South Dakota semi driver declared imminent hazard for drug problems

By Land Line staff | 4/3/2019

A South Dakota-licensed truck driver has been declared an imminent hazard to the public for repeated drug violations.

The Federal Motor Carrier Safety Administration served the order March 27 on driver Clayton Virgil Hall. He is not allowed to operate any commercial motor vehicle in interstate commerce. 

During a random U.S. DOT controlled substance test in January 2017, Hall tested positive for amphetamines, a Schedule II controlled substance for which he did not have a valid prescription. Federal safety regulations prohibit a commercial motor vehicle driver from being on-duty and possessing or being under the influence of drugs or alcohol.

During multiple follow-up controlled substances tests required as part of a return-to-duty program to regain his commercial driver’s license, Hall again tested positive for amphetamines for which he had no prescription.

To regain his CDL driving privileges, Hall was required to complete a return-to-duty program. The program involved multiple follow-up controlled substance tests. On multiple occasions, Hall again tested positive for amphetamines for which he had no valid prescription.

In May 2018, Hall told FMCSA he was no longer operating a commercial motor vehicle. Despite that, in July 2018 Hall was stopped in his tractor-trailer by police in Nebraska and was subsequently charged with one count of criminal attempt to possess cocaine and one count of criminal attempt to possess methamphetamine. Hall later pleaded no contest to both charges.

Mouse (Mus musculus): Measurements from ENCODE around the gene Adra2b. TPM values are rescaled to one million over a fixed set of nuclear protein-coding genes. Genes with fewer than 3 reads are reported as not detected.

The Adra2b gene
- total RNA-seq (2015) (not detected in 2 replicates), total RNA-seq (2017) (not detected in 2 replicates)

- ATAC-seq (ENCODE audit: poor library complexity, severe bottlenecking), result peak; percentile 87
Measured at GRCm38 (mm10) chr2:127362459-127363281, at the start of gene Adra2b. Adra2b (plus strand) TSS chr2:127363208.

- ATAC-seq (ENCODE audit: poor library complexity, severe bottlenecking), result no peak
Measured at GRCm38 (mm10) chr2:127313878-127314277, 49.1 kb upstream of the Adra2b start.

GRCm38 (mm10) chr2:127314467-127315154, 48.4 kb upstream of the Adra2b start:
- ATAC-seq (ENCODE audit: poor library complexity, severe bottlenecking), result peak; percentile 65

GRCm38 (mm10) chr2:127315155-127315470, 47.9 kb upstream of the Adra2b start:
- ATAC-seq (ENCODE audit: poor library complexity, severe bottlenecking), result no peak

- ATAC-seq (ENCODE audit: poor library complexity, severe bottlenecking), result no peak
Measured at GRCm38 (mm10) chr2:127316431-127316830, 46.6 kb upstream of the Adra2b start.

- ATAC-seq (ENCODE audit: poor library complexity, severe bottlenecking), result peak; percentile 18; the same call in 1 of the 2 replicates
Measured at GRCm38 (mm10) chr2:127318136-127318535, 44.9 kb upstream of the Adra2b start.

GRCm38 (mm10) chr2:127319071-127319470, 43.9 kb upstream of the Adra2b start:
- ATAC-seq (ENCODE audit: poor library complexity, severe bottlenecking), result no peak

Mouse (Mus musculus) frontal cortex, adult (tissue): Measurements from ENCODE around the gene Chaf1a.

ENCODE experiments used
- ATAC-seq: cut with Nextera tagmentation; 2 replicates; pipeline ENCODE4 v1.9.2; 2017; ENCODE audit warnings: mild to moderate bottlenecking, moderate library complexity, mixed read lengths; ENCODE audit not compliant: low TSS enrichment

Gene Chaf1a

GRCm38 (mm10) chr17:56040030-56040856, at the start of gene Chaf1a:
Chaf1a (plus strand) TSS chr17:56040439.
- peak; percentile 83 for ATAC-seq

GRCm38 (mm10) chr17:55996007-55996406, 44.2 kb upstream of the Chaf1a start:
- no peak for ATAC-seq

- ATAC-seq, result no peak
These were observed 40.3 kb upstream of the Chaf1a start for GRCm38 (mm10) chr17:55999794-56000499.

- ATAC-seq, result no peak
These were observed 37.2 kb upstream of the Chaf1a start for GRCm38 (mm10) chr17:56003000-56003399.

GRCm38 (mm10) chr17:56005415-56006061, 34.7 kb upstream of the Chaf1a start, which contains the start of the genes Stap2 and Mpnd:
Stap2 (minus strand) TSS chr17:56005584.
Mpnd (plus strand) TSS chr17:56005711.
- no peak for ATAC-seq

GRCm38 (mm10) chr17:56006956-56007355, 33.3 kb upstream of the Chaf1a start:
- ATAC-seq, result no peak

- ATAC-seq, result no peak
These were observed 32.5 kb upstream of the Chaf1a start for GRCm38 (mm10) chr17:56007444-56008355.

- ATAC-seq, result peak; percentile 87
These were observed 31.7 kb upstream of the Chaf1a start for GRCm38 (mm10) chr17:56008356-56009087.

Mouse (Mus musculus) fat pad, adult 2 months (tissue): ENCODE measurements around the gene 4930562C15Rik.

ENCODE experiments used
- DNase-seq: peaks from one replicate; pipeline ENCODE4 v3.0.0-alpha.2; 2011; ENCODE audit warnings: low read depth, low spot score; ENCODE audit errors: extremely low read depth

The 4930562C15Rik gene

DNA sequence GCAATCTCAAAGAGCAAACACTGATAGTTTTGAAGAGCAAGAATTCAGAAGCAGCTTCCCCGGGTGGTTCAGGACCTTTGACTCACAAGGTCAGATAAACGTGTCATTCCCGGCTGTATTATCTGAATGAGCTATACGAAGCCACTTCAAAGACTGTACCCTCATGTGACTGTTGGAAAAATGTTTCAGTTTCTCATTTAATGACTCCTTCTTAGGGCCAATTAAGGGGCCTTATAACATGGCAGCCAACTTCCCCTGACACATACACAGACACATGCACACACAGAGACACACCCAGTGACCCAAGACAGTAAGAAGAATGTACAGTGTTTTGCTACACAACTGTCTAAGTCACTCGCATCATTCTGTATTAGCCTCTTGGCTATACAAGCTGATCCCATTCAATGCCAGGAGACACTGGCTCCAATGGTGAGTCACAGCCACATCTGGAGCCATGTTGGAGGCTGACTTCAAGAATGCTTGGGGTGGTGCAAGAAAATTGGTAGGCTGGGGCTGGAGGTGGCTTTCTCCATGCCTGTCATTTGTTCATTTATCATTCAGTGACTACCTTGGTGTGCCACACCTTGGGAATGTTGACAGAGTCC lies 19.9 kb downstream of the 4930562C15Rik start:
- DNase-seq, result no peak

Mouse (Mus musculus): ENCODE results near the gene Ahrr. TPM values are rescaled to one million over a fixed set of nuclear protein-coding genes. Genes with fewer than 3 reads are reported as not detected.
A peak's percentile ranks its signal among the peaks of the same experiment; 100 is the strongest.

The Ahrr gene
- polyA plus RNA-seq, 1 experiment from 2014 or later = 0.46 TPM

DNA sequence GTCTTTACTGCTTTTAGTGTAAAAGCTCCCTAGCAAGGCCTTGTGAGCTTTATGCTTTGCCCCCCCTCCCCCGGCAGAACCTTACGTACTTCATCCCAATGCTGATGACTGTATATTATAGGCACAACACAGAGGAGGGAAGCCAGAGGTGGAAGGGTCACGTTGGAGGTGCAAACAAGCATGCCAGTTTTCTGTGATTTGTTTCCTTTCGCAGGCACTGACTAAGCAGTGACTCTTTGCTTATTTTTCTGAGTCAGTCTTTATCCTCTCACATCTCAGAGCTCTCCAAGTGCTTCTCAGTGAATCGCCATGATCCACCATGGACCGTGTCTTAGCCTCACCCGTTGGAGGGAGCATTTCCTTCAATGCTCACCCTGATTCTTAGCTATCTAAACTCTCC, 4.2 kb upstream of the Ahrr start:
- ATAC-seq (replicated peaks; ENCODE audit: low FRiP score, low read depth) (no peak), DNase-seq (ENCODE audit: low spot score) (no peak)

Despite failing multiple controlled substance follow-up tests and never fulfilling the return-to-duty substance abuse program as required by federal regulation, Hall continued to drive his tractor-trailer in interstate commerce as recently as March 2019.

“Your blatant and egregious violations of (federal safety regulations) and drug and alcohol regulations and ongoing and repeated disregard for the safety of the motoring public demonstrated by these actions substantially increases the likelihood of serious injury or death to you and the motoring public,” states the FMCSA’s imminent hazard out-of-service order to Hall.

Failure to comply with the provisions of a federal imminent hazard out-of-service order may result in action by the U.S. Attorney’s Office for equitable relief and punitive damages. Civil penalties of up to $1,848 may be assessed for each day a commercial motor vehicle is operated in violation of the order. Knowing and/or willful violation of the order also may result in criminal penalties.

Hall also may be subject to a civil penalty enforcement proceeding brought by FMCSA for his violation of the agency’s safety regulations.

 

 

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